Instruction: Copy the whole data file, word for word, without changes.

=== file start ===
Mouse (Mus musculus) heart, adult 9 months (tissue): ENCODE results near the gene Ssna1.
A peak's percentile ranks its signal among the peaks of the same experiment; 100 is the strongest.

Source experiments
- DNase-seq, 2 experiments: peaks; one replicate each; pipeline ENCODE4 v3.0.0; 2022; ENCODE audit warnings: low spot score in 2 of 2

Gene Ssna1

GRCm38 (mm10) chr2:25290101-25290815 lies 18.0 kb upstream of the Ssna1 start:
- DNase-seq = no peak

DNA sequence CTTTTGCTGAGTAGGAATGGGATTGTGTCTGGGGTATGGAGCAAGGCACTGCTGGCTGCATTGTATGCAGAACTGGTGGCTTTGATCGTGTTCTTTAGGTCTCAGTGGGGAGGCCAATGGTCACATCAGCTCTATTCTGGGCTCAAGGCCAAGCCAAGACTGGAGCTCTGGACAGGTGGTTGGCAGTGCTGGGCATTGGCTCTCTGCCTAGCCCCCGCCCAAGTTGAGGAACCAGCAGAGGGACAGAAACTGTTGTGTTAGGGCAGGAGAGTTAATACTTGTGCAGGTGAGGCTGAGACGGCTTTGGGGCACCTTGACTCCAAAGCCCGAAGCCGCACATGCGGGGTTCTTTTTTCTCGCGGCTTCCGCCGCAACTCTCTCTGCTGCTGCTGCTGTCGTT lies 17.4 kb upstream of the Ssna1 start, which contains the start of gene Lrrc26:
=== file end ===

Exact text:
Mouse (Mus musculus) heart, adult 9 months (tissue): ENCODE results near the gene Ssna1.
A peak's percentile ranks its signal among the peaks of the same experiment; 100 is the strongest.

Source experiments
- DNase-seq, 2 experiments: peaks; one replicate each; pipeline ENCODE4 v3.0.0; 2022; ENCODE audit warnings: low spot score in 2 of 2

Gene Ssna1

GRCm38 (mm10) chr2:25290101-25290815 lies 18.0 kb upstream of the Ssna1 start:
- DNase-seq = no peak

DNA sequence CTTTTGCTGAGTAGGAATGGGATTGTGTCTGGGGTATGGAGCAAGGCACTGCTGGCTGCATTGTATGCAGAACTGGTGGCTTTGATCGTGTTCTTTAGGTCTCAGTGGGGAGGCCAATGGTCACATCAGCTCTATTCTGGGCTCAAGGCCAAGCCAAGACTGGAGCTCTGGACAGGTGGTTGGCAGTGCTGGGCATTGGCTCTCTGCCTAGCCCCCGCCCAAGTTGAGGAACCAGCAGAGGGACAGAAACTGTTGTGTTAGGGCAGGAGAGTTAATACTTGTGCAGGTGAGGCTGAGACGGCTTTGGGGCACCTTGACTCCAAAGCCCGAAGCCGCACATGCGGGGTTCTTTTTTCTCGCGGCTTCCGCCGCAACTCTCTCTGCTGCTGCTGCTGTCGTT lies 17.4 kb upstream of the Ssna1 start, which contains the start of gene Lrrc26: